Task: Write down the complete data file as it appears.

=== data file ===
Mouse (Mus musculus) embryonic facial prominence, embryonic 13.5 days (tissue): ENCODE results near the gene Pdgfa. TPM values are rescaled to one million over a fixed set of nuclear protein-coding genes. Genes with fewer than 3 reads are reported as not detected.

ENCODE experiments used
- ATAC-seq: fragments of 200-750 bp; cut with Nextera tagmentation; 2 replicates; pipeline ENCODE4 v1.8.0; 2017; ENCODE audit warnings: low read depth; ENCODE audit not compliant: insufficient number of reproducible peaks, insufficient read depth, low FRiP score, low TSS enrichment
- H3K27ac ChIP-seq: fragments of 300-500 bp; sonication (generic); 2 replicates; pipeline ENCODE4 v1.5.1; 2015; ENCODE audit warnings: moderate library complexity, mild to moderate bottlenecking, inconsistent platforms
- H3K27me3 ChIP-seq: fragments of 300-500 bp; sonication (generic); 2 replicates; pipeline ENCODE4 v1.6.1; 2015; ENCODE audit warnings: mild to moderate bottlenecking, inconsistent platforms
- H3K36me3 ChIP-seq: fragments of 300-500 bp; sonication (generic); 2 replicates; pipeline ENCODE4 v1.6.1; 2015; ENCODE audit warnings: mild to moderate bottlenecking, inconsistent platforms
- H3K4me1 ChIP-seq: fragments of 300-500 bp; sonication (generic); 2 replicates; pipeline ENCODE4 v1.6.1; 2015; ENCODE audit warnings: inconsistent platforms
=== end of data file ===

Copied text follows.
Mouse (Mus musculus) embryonic facial prominence, embryonic 13.5 days (tissue): ENCODE results near the gene Pdgfa. TPM values are rescaled to one million over a fixed set of nuclear protein-coding genes. Genes with fewer than 3 reads are reported as not detected.

ENCODE experiments used
- ATAC-seq: fragments of 200-750 bp; cut with Nextera tagmentation; 2 replicates; pipeline ENCODE4 v1.8.0; 2017; ENCODE audit warnings: low read depth; ENCODE audit not compliant: insufficient number of reproducible peaks, insufficient read depth, low FRiP score, low TSS enrichment
- H3K27ac ChIP-seq: fragments of 300-500 bp; sonication (generic); 2 replicates; pipeline ENCODE4 v1.5.1; 2015; ENCODE audit warnings: moderate library complexity, mild to moderate bottlenecking, inconsistent platforms
- H3K27me3 ChIP-seq: fragments of 300-500 bp; sonication (generic); 2 replicates; pipeline ENCODE4 v1.6.1; 2015; ENCODE audit warnings: mild to moderate bottlenecking, inconsistent platforms
- H3K36me3 ChIP-seq: fragments of 300-500 bp; sonication (generic); 2 replicates; pipeline ENCODE4 v1.6.1; 2015; ENCODE audit warnings: mild to moderate bottlenecking, inconsistent platforms
- H3K4me1 ChIP-seq: fragments of 300-500 bp; sonication (generic); 2 replicates; pipeline ENCODE4 v1.6.1; 2015; ENCODE audit warnings: inconsistent platforms